The apprenticeship registers in the Vickers Armstrong collection should be of real interest to family historians. If you think your ancestors might be listed in there then why not visit the Archives to look through them. You can find details of our location and opening times on our website.

8 Responses to Were your ancestors apprentices at the Elswick Works?

  1. M.O. Pearce says:

    According to the 1891 Census, my grandfather, James (Maurice) Pearce was a ‘Brass Finishers [?] Apprentice’ at Armstrong Whitworth’s, living at Liddle Road. By 1901 he was an ‘Engine Fitter’ and in 1911 an ‘Insector of Work (Lathe) in the Ordnance Works. In 1916 he was described as a ‘Gunnery Inspector’ on my father’s application to go to Dame Allan’s School.
    I should be very interested to know if his name appears in any Personnel records from this time and also why he may have left left the firm. Perhaps he was laid off after the War? In any event he was apparently a well-known musician and singer and became a music teacher in Newcastle. He died of cancer in 1926.
    I hope to be able to visit the Museum & Archives durig this year and would like to know what papers I may be able to access.
    Many thanks for any help and advice you can give.

  2. Alan Hayward says:

    Many thanks for getting in touch.

    Sadly, relatively few personnel records have survived in the Vickers Armstrong collection. The records relate much more to the firm’s products rather than the people who worked there. However, since your grandfather served his apprenticeship at Armstrong Whitworth it might be worth having a look at the register of applications for apprenticeships covering the years 1856-1893 (TWAM ref. DS.VA/2/35). That register is mention in my blog so you can get a flavour of it there.

    I hope you get the chance to visit the Archives later this year. You can find details of our location and opening times on our website http://www.twmuseums.org.uk/tyne-and-wear-archives/visiting-us.html.

    Best wishes,

    Alan

  3. Mr Lyall Anderson says:

    My grandfather was a marine engineer who was on board the Minas Geraes when delivered to the Brazilian navy in Rio De Janeiro in November 1910. He did speak about the mutiny but I do not have any other details. My grandfather was John James Anderson born in 1873 in Inverness. I would be very interested to find details of his employment at Armstrong Whitworth and information regarding delivery of the battleship.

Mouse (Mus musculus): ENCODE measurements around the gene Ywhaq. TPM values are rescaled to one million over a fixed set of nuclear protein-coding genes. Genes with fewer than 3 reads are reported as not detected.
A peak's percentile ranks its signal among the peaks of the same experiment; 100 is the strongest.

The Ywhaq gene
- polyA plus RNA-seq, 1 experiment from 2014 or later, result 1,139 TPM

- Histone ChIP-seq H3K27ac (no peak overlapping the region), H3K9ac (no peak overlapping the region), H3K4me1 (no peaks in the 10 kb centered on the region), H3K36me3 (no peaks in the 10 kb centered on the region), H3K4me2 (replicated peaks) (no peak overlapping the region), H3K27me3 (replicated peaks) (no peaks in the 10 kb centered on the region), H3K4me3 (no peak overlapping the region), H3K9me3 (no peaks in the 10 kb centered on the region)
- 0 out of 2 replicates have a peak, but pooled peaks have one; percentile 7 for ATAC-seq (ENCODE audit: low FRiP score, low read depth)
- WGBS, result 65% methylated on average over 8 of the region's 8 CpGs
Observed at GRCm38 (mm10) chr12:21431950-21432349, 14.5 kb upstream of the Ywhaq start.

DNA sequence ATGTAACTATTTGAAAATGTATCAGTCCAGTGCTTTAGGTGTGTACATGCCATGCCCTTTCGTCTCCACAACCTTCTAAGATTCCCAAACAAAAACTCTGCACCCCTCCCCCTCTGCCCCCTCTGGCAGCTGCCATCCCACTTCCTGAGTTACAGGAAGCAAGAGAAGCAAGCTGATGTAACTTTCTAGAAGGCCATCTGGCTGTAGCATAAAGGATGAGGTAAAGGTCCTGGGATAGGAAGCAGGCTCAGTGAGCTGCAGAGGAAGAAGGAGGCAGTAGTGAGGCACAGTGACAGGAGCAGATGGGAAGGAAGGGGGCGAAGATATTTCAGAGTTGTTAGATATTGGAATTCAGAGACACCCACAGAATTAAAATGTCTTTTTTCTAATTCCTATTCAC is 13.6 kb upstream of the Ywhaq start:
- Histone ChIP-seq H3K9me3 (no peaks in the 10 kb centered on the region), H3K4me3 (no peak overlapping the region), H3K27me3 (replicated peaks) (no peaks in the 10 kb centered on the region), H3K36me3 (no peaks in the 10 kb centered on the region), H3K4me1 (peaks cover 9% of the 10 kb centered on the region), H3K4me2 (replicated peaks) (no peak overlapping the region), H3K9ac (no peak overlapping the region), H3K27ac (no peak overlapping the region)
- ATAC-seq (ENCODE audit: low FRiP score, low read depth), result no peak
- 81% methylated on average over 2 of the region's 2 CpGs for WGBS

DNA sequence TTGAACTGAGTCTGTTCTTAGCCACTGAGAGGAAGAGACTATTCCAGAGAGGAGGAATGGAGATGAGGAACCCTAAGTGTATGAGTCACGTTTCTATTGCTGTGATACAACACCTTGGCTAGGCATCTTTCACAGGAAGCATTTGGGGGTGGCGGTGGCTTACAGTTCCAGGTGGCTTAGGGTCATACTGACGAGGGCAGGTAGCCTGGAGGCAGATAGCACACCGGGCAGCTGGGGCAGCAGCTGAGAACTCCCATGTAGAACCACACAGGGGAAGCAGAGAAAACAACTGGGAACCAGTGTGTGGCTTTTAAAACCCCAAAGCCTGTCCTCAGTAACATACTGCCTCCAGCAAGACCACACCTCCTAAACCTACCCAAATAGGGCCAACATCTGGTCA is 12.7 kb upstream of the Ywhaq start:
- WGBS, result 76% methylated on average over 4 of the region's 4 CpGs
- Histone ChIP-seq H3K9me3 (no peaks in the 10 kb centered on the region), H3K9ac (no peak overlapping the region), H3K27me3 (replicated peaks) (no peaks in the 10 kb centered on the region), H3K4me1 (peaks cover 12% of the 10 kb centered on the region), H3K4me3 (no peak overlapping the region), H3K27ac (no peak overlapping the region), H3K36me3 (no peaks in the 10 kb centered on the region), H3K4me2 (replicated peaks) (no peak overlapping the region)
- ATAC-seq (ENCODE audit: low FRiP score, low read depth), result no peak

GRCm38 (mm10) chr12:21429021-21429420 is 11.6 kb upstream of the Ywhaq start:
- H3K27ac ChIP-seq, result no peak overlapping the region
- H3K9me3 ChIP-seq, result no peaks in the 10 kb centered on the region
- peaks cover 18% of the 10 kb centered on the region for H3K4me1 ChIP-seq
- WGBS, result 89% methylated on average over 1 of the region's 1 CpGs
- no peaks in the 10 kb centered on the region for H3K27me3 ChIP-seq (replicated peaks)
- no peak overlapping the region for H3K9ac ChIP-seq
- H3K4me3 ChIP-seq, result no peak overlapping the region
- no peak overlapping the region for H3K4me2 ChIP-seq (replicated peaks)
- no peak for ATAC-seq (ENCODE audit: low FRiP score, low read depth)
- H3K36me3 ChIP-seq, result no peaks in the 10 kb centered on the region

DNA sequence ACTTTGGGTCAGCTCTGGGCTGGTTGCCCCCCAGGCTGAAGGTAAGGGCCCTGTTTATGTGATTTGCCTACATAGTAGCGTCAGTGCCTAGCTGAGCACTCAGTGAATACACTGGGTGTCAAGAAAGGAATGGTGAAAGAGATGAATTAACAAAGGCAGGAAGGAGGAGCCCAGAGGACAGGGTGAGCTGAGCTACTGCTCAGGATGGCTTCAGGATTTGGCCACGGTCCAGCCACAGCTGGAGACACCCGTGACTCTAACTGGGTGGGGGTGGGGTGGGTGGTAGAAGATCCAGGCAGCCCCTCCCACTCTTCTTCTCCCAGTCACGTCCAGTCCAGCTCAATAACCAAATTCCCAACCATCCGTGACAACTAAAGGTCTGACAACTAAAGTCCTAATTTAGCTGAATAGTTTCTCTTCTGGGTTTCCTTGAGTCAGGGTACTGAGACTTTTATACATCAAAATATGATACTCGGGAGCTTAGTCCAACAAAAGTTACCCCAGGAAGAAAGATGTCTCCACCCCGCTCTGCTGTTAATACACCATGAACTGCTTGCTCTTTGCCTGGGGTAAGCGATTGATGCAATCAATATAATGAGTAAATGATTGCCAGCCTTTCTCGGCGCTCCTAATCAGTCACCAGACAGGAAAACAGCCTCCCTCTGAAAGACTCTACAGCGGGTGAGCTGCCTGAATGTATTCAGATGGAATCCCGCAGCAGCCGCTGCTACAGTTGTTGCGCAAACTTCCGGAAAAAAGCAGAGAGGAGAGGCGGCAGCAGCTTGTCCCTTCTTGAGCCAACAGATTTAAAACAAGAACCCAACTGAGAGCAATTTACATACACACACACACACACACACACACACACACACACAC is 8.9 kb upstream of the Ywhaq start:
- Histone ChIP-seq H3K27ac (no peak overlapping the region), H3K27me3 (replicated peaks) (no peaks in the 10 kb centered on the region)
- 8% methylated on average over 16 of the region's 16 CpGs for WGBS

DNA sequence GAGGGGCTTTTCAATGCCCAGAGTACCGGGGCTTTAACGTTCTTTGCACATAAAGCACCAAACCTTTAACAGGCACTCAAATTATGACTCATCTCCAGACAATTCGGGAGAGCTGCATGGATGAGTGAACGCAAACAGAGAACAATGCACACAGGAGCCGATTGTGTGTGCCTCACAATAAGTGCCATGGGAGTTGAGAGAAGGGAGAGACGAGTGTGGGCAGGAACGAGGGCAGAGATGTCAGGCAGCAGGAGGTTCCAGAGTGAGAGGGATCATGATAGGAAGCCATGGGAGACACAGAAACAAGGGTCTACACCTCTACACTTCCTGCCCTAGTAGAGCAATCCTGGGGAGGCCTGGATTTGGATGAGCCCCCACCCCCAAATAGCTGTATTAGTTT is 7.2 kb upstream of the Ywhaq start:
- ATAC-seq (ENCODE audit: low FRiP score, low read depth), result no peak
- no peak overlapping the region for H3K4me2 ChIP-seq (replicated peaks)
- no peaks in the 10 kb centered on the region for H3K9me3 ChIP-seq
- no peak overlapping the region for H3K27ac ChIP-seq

4. Alan Hayward says:

    Dear Lyall,

    Thanks for getting in touch.

    A colleague of mine, Ian Whitehead, produced an excellent blog about the revolt on Minas Geraes http://www.twmuseums.org.uk/engage/blog/a-revolta-da-chibata-%E2%80%93-%E2%80%98the-revolt-of-the-lash%E2%80%99-november-22nd-1910/. It’s worth a read if you haven’t seen it.

    Sadly we have very few personnel records for Vickers Armstrong. However, if you think that your grandfather might have served his apprenticeship at the Elswick Works then you’re very welcome to visit us to take a look through some of the documents highlighted in my blog. You can see details of our location and opening times on our website http://www.twmuseums.org.uk/tyne-and-wear-archives/visiting-us.html.

    Best wishes,

    Alan

  5. mike gardner says:

    This sounds a fascinating piece of archive material. My grandfather, William Gardner, worked at the Elswick Works as a foreman fitter. I have long sought details of his working life there and would love to know whether he was one of those men detailed in the apprentice records.

    Can you please help me?

    • Alan Hayward says:

      Hi Mike,

      Thanks for getting in touch. The apprenticeship registers we hold for the Elswick Works appear to relate to the Ordnance Department during the period 1896 – 1941. You’re very welcome to visit us to search these and you can find details of our location and opening times on our website https://twarchives.org.uk/visit-us.

      If you’re not able to visit us then you could use our paid research service and further information about that is available on our website https://twmuseums.org.uk/collections/research. Please do get in touch if you have any questions.

      Best wishes,

      Alan

  6. Darren says:

    Hi Alan,

    I know you’ve said that there are very few personnel records. However, my 2nd great grandfather was recorded in 1911 as a Fitter in an Ordnance Works. He lived only 2 miles from the Elswick Works. I assume he worked there. He was 55 by then, and so not really apprentice material. Are there any other records that exist which might confirm he was there?

    Also, what would a Fitter at an Ordnance Works do? Is it just fitting engines to machines of war?

    Kind regards

    Darren

  7. Pauline says:

    Whilst researching a soldier from Felling, Gateshead, Pte. 9/1427 D.L.I. Edward Thompson 1895-1916 I have discovered that both he and his younger brother Thomas are listed in the census of 1911 as apprentices at Armstrong’s Ordinance Works as fitters, where their father Samuel Edward Thompson was employed in that capacity.